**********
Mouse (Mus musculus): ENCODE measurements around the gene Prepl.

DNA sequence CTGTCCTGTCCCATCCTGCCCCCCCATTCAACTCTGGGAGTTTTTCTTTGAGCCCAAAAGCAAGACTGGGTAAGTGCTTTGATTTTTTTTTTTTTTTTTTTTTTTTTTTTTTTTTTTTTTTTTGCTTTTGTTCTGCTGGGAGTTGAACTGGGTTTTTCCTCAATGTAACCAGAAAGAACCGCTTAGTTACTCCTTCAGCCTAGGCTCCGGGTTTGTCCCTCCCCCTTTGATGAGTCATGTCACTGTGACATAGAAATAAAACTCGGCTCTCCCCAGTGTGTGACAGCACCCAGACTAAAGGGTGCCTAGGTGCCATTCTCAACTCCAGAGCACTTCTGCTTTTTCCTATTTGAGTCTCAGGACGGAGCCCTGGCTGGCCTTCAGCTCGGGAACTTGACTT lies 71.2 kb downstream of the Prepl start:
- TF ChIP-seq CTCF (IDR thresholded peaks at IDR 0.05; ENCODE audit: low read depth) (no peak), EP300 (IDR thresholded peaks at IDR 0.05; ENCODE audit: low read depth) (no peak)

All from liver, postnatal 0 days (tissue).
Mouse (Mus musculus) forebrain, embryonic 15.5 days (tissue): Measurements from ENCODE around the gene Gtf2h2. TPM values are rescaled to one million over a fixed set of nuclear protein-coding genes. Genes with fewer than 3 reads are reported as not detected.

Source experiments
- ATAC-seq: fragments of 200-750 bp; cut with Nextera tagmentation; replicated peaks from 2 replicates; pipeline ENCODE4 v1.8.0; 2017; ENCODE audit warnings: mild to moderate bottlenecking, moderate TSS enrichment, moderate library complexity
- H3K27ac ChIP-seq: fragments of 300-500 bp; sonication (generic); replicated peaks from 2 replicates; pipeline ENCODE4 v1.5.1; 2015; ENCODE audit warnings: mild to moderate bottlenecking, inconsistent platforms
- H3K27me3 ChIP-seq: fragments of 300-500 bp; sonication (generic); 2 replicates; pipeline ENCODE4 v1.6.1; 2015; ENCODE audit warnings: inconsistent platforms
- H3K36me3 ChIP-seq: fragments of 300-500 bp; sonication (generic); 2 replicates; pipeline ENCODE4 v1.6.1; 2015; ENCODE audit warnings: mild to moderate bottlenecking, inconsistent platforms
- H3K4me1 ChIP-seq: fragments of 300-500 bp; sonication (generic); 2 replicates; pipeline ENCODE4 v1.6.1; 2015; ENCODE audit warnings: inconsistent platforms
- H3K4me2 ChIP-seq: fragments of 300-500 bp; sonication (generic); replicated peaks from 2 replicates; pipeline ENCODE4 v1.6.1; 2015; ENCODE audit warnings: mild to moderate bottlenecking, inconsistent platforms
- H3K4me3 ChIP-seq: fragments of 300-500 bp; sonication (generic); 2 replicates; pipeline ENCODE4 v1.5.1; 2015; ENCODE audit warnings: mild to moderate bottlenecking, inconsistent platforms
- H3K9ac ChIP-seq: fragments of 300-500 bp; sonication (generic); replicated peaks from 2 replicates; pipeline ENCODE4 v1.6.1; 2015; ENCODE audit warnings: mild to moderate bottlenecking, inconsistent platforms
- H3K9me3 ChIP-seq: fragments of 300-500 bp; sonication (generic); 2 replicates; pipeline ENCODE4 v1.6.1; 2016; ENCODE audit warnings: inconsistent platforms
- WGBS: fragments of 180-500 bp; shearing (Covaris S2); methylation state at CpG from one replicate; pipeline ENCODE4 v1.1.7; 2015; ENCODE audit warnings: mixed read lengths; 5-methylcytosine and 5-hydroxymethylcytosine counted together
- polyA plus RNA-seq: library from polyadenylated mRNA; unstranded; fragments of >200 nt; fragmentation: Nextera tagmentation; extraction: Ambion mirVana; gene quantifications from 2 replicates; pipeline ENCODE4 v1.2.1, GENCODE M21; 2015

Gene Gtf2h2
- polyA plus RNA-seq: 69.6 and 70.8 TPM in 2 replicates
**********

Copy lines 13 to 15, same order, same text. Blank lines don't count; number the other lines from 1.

- H3K4me3 ChIP-seq: fragments of 300-500 bp; sonication (generic); 2 replicates; pipeline ENCODE4 v1.5.1; 2015; ENCODE audit warnings: mild to moderate bottlenecking, inconsistent platforms
- H3K9ac ChIP-seq: fragments of 300-500 bp; sonication (generic); replicated peaks from 2 replicates; pipeline ENCODE4 v1.6.1; 2015; ENCODE audit warnings: mild to moderate bottlenecking, inconsistent platforms
- H3K9me3 ChIP-seq: fragments of 300-500 bp; sonication (generic); 2 replicates; pipeline ENCODE4 v1.6.1; 2016; ENCODE audit warnings: inconsistent platforms